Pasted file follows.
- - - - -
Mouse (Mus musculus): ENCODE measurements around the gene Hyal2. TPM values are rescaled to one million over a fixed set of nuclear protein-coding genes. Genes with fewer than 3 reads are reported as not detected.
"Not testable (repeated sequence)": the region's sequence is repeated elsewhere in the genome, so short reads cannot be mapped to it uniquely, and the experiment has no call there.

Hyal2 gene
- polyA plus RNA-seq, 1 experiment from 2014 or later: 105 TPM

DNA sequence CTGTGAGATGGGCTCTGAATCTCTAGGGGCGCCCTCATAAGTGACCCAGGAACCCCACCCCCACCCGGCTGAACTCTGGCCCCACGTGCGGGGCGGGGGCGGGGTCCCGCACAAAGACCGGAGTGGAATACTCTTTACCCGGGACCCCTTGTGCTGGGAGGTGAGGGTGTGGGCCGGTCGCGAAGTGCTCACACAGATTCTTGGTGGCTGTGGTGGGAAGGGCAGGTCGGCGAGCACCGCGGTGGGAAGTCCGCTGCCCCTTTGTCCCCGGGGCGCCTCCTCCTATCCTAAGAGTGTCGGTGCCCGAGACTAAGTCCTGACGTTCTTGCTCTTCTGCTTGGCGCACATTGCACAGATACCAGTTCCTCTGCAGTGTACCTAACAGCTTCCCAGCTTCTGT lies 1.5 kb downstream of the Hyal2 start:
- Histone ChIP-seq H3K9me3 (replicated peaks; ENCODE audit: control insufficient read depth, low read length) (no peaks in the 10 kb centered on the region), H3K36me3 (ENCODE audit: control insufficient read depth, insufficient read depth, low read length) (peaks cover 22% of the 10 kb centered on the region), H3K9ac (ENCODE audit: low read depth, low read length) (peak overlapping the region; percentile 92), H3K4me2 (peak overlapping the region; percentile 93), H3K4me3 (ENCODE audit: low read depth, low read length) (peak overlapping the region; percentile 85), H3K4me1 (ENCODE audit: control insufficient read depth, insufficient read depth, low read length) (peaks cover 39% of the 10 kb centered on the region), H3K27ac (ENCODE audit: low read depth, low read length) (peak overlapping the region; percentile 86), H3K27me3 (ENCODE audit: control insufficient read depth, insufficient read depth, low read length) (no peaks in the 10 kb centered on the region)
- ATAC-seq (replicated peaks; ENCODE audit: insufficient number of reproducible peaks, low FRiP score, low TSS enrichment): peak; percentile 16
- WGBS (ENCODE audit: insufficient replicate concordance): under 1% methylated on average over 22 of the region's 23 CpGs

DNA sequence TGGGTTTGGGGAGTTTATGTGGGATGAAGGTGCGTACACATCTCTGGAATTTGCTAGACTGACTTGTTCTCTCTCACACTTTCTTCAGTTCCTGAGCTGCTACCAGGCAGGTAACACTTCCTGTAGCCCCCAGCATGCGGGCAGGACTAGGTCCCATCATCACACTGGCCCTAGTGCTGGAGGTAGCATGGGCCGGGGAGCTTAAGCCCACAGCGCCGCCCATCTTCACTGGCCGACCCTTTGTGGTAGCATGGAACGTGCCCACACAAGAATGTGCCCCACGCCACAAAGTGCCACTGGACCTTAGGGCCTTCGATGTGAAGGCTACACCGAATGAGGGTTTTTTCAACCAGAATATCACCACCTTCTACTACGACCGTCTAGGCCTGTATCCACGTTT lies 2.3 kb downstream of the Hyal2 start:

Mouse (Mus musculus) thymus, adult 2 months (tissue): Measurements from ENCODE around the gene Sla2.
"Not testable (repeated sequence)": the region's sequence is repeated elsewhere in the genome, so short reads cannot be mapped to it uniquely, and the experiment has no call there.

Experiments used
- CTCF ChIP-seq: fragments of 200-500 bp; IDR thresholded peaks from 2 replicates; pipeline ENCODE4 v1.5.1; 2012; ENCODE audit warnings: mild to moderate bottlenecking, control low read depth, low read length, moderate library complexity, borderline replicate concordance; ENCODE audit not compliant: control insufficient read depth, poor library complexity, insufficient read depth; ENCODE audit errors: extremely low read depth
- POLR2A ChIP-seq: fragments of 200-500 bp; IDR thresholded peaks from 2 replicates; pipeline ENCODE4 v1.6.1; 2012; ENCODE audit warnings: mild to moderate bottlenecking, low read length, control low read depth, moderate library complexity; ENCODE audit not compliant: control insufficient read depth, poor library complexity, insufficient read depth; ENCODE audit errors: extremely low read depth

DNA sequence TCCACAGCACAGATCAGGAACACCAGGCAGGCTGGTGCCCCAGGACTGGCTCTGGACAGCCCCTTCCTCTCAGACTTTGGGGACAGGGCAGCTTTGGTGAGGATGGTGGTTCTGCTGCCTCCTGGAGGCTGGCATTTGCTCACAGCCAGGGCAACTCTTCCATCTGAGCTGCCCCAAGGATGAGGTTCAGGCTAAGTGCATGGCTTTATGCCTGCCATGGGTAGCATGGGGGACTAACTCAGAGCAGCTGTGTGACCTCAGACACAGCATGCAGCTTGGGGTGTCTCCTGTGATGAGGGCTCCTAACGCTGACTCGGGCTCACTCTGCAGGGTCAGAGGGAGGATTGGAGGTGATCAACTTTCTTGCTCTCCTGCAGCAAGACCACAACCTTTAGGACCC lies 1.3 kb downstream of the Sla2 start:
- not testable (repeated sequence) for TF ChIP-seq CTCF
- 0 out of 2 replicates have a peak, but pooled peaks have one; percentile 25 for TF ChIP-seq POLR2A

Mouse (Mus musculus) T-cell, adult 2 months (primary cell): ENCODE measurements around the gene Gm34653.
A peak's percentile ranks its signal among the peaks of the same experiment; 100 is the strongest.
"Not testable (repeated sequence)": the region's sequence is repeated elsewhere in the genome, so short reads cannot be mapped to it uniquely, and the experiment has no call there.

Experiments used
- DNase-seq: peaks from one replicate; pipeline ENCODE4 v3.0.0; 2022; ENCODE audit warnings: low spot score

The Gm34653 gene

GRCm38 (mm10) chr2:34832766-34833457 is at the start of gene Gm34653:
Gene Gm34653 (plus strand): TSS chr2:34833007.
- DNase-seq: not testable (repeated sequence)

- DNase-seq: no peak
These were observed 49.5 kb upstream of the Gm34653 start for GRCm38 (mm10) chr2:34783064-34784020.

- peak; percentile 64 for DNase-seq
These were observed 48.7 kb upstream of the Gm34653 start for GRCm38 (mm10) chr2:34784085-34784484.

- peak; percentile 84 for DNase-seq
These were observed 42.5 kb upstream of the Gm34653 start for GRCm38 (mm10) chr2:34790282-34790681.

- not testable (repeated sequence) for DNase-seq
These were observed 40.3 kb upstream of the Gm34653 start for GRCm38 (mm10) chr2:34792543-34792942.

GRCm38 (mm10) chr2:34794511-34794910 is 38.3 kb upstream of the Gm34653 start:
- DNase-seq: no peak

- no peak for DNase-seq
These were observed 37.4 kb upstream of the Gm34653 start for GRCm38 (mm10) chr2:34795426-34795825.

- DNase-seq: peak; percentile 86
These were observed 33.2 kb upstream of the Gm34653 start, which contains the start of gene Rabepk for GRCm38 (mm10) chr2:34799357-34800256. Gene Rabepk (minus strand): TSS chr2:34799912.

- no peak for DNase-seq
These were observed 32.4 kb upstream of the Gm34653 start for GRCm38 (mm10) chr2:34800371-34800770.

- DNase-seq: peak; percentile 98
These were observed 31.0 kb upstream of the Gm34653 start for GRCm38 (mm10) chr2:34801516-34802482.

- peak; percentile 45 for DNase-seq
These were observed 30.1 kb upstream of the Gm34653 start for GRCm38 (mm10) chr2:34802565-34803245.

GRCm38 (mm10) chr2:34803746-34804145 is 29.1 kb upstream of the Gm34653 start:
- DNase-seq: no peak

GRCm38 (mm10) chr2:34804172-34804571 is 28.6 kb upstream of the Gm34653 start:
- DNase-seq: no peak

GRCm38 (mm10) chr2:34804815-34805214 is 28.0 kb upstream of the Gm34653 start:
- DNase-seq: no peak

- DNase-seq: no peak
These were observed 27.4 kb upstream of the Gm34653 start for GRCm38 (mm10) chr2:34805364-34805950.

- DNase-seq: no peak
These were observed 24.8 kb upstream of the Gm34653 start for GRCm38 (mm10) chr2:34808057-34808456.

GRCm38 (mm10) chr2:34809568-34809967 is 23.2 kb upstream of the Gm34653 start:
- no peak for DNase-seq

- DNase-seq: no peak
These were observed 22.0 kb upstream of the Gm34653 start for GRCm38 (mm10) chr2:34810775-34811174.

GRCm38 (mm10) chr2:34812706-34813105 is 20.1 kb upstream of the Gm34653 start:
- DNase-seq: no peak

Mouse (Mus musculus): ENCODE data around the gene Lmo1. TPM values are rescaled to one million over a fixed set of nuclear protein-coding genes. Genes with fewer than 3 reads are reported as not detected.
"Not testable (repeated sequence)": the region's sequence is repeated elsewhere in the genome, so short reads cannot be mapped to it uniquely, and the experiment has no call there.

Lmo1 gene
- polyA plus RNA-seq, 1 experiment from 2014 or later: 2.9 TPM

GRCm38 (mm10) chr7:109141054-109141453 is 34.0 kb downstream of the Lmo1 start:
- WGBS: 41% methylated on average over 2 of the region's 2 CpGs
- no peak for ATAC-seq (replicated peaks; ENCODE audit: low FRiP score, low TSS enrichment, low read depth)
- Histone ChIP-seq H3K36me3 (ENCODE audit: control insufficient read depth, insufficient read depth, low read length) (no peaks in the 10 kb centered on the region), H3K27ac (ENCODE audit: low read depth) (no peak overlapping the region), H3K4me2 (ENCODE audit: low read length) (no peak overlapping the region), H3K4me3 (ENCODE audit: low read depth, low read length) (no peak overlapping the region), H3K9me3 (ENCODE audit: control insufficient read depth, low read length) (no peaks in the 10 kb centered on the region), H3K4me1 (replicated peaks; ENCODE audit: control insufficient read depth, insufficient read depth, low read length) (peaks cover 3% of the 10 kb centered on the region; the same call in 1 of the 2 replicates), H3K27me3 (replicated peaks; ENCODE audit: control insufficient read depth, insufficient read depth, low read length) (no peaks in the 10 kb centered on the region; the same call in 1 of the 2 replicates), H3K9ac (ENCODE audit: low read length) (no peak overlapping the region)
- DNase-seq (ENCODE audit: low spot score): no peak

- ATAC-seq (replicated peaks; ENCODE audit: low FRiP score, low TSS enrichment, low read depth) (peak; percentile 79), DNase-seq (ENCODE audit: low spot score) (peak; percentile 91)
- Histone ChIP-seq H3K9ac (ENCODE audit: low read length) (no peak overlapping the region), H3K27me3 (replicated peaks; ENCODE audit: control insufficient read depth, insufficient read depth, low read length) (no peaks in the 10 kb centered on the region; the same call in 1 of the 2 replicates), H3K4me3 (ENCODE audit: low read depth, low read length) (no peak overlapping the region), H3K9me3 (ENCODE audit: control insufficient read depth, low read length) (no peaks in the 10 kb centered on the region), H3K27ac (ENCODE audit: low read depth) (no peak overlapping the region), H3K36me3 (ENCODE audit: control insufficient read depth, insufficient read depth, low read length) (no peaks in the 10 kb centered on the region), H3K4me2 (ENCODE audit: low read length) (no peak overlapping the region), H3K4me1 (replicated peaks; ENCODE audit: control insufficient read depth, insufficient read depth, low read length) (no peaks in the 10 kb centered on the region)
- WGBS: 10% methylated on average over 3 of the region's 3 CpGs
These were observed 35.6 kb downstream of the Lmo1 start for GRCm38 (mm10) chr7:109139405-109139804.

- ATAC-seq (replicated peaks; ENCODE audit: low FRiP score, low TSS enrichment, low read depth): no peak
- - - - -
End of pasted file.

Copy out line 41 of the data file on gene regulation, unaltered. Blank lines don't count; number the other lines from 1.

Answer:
- no peak for DNase-seq